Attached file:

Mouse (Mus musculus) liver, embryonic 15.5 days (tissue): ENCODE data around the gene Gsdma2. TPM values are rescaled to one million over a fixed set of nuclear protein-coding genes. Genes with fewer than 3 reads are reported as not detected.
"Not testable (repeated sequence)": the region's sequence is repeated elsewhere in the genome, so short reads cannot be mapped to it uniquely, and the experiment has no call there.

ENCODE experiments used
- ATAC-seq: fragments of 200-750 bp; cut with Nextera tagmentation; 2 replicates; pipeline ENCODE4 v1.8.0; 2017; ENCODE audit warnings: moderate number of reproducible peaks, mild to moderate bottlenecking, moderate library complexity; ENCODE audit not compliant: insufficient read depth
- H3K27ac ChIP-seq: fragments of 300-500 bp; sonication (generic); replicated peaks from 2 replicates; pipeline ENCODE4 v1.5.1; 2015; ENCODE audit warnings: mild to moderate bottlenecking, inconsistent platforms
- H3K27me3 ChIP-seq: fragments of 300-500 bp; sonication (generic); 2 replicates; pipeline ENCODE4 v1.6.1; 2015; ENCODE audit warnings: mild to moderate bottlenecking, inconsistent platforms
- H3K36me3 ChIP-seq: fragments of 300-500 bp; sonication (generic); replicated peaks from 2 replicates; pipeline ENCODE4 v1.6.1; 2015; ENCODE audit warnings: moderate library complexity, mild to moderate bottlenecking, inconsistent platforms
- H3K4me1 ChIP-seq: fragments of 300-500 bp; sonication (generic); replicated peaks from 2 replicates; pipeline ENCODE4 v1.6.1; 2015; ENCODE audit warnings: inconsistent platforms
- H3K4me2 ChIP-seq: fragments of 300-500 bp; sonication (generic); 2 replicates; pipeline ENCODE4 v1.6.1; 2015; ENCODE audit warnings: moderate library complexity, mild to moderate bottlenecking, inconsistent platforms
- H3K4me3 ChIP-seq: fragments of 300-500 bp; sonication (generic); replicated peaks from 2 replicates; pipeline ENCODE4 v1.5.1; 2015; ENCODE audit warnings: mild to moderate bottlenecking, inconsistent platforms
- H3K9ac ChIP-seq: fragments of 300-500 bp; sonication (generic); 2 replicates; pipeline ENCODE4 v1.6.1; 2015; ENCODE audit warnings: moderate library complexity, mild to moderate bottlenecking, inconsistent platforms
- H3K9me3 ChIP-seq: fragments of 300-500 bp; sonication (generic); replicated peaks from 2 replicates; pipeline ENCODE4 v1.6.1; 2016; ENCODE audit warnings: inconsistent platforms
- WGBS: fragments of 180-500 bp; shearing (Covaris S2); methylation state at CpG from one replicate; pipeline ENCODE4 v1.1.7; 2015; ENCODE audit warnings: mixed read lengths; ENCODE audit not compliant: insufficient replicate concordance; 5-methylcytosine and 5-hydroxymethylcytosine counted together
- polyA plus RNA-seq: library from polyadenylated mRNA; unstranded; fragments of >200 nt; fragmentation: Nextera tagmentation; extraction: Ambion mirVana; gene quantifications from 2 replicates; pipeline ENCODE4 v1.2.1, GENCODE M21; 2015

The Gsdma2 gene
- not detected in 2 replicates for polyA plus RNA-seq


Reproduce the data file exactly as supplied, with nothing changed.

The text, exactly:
Mouse (Mus musculus) liver, embryonic 15.5 days (tissue): ENCODE data around the gene Gsdma2. TPM values are rescaled to one million over a fixed set of nuclear protein-coding genes. Genes with fewer than 3 reads are reported as not detected.
"Not testable (repeated sequence)": the region's sequence is repeated elsewhere in the genome, so short reads cannot be mapped to it uniquely, and the experiment has no call there.

ENCODE experiments used
- ATAC-seq: fragments of 200-750 bp; cut with Nextera tagmentation; 2 replicates; pipeline ENCODE4 v1.8.0; 2017; ENCODE audit warnings: moderate number of reproducible peaks, mild to moderate bottlenecking, moderate library complexity; ENCODE audit not compliant: insufficient read depth
- H3K27ac ChIP-seq: fragments of 300-500 bp; sonication (generic); replicated peaks from 2 replicates; pipeline ENCODE4 v1.5.1; 2015; ENCODE audit warnings: mild to moderate bottlenecking, inconsistent platforms
- H3K27me3 ChIP-seq: fragments of 300-500 bp; sonication (generic); 2 replicates; pipeline ENCODE4 v1.6.1; 2015; ENCODE audit warnings: mild to moderate bottlenecking, inconsistent platforms
- H3K36me3 ChIP-seq: fragments of 300-500 bp; sonication (generic); replicated peaks from 2 replicates; pipeline ENCODE4 v1.6.1; 2015; ENCODE audit warnings: moderate library complexity, mild to moderate bottlenecking, inconsistent platforms
- H3K4me1 ChIP-seq: fragments of 300-500 bp; sonication (generic); replicated peaks from 2 replicates; pipeline ENCODE4 v1.6.1; 2015; ENCODE audit warnings: inconsistent platforms
- H3K4me2 ChIP-seq: fragments of 300-500 bp; sonication (generic); 2 replicates; pipeline ENCODE4 v1.6.1; 2015; ENCODE audit warnings: moderate library complexity, mild to moderate bottlenecking, inconsistent platforms
- H3K4me3 ChIP-seq: fragments of 300-500 bp; sonication (generic); replicated peaks from 2 replicates; pipeline ENCODE4 v1.5.1; 2015; ENCODE audit warnings: mild to moderate bottlenecking, inconsistent platforms
- H3K9ac ChIP-seq: fragments of 300-500 bp; sonication (generic); 2 replicates; pipeline ENCODE4 v1.6.1; 2015; ENCODE audit warnings: moderate library complexity, mild to moderate bottlenecking, inconsistent platforms
- H3K9me3 ChIP-seq: fragments of 300-500 bp; sonication (generic); replicated peaks from 2 replicates; pipeline ENCODE4 v1.6.1; 2016; ENCODE audit warnings: inconsistent platforms
- WGBS: fragments of 180-500 bp; shearing (Covaris S2); methylation state at CpG from one replicate; pipeline ENCODE4 v1.1.7; 2015; ENCODE audit warnings: mixed read lengths; ENCODE audit not compliant: insufficient replicate concordance; 5-methylcytosine and 5-hydroxymethylcytosine counted together
- polyA plus RNA-seq: library from polyadenylated mRNA; unstranded; fragments of >200 nt; fragmentation: Nextera tagmentation; extraction: Ambion mirVana; gene quantifications from 2 replicates; pipeline ENCODE4 v1.2.1, GENCODE M21; 2015

The Gsdma2 gene
- not detected in 2 replicates for polyA plus RNA-seq